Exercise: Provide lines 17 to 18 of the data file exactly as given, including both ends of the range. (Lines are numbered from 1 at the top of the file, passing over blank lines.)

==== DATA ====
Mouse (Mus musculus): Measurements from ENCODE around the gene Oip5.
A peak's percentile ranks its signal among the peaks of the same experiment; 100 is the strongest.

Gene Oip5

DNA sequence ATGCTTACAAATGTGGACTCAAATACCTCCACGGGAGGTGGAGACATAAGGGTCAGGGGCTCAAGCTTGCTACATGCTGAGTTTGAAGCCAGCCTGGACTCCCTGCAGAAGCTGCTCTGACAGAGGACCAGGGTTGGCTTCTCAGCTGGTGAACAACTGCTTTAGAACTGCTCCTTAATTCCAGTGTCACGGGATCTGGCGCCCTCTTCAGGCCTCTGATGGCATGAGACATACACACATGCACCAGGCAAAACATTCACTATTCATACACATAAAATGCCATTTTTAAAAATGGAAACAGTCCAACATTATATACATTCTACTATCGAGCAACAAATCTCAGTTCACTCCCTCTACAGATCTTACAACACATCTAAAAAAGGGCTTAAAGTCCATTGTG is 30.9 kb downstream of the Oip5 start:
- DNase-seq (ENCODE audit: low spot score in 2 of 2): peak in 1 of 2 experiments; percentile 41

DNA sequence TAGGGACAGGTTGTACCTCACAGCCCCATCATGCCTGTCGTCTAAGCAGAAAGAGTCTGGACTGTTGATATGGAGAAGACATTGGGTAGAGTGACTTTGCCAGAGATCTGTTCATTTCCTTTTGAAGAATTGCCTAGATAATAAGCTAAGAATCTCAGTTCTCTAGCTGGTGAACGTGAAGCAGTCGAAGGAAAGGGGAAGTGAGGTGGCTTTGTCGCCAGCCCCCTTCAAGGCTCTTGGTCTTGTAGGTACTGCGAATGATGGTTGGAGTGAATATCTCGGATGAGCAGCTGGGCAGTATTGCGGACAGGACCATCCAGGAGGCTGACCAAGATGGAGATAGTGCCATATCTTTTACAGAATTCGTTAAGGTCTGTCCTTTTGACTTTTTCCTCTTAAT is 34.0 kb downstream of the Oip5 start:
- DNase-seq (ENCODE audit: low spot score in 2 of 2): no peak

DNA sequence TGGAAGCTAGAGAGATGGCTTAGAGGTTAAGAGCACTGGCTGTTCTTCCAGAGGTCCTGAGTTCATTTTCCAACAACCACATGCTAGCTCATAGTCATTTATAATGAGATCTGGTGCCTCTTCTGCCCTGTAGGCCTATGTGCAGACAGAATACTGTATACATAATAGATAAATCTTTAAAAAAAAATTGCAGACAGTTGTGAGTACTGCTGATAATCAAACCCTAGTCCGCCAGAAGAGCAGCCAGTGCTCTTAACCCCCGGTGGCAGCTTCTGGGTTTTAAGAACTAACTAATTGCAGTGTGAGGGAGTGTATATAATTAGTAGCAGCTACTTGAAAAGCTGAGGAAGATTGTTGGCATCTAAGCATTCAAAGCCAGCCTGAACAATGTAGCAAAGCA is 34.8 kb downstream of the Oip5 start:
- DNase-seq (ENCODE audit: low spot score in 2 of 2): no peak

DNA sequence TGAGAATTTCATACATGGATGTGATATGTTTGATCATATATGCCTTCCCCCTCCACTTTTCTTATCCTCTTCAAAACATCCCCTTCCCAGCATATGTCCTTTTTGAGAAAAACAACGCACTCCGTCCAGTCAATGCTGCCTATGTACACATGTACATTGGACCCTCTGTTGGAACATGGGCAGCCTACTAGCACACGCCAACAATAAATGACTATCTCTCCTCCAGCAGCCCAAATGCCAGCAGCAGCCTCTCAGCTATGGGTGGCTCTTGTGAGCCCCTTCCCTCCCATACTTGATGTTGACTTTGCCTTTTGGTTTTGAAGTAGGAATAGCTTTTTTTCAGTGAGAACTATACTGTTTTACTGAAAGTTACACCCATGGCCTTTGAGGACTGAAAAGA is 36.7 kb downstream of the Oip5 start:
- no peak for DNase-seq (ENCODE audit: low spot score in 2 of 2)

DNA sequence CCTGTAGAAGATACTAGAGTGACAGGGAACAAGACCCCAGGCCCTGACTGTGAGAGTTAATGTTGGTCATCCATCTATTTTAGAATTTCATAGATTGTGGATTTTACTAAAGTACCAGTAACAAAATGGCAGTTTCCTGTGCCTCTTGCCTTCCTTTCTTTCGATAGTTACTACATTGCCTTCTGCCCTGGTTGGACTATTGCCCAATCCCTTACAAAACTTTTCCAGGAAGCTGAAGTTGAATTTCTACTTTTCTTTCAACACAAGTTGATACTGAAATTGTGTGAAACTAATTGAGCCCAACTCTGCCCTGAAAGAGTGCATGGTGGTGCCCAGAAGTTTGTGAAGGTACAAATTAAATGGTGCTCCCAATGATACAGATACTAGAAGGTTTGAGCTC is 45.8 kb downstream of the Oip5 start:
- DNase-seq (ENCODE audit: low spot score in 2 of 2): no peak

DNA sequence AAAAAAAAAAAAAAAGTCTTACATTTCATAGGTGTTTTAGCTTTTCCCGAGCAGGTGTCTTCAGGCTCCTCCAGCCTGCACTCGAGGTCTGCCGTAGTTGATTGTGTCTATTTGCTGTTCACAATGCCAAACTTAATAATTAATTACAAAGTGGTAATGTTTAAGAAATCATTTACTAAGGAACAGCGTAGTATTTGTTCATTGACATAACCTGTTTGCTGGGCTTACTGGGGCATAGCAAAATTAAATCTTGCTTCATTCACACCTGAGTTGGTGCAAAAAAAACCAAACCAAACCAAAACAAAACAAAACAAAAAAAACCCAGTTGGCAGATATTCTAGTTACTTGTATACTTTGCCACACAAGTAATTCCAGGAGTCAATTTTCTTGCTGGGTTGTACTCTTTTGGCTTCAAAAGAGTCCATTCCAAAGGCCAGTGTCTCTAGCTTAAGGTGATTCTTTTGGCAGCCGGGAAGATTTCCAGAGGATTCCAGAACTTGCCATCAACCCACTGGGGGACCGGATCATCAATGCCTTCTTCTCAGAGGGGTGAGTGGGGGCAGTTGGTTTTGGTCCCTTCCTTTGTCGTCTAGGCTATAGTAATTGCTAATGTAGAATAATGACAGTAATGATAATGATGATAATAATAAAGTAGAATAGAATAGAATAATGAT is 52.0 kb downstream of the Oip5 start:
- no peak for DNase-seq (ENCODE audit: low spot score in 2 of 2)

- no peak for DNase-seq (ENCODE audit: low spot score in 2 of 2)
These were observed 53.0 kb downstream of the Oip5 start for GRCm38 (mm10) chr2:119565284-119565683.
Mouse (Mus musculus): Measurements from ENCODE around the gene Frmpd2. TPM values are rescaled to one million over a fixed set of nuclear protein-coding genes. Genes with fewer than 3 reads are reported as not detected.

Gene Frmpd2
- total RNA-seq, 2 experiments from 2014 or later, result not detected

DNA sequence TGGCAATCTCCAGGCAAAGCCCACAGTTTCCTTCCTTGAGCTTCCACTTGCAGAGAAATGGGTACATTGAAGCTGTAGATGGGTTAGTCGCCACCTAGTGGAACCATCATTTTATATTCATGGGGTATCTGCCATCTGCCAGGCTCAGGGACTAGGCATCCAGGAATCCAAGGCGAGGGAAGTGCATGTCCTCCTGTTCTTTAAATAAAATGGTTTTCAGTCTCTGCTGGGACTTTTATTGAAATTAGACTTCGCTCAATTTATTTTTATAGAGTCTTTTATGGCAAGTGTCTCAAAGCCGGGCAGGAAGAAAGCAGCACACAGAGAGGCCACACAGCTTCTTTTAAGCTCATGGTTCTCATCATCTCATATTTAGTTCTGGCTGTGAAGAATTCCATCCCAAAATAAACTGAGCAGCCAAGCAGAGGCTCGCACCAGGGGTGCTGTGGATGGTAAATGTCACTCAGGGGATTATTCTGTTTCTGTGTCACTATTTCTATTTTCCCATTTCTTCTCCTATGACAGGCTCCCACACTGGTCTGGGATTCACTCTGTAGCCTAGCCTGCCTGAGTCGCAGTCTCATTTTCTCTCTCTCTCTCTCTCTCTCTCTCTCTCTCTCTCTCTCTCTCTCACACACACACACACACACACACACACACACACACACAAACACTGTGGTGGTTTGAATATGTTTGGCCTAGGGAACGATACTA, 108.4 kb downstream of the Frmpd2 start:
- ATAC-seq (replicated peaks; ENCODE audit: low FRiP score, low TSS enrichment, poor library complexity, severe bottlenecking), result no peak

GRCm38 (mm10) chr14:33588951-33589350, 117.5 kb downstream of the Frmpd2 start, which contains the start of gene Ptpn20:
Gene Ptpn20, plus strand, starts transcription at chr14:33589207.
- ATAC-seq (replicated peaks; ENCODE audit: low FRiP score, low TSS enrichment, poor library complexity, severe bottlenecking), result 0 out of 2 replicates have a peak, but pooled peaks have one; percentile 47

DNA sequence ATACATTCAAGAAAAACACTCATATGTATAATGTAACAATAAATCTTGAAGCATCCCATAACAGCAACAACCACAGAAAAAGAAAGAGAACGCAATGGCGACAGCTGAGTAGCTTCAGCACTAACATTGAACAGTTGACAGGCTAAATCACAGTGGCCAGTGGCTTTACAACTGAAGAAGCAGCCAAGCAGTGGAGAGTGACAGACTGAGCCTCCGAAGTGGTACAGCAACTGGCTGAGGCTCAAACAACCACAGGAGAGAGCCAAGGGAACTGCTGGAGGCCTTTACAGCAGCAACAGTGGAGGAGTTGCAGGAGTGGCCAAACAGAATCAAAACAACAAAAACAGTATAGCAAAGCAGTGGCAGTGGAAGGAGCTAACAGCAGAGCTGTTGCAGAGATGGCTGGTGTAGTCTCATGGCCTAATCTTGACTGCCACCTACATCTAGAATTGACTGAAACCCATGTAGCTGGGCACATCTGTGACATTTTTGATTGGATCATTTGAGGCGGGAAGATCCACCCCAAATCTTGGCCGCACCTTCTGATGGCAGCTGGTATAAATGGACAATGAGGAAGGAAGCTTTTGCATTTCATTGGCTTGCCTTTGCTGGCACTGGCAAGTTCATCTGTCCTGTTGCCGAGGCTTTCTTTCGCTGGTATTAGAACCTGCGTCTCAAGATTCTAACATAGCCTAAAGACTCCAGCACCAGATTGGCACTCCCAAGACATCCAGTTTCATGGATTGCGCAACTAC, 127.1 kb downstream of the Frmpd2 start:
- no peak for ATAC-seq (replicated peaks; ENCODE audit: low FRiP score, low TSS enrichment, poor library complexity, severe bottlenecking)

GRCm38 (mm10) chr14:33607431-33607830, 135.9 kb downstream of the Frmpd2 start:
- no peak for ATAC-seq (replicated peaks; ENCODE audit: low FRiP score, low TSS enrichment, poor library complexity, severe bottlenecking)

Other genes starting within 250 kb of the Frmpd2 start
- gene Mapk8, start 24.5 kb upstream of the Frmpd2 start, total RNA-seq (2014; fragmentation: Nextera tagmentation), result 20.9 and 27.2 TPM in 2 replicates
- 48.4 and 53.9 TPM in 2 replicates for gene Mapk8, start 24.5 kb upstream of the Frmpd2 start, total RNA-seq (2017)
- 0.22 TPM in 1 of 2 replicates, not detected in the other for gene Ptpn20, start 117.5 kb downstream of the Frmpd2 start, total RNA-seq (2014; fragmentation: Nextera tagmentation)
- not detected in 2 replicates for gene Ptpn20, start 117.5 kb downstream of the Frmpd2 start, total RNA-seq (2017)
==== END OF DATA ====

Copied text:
These were observed 53.0 kb downstream of the Oip5 start for GRCm38 (mm10) chr2:119565284-119565683.
Mouse (Mus musculus): Measurements from ENCODE around the gene Frmpd2. TPM values are rescaled to one million over a fixed set of nuclear protein-coding genes. Genes with fewer than 3 reads are reported as not detected.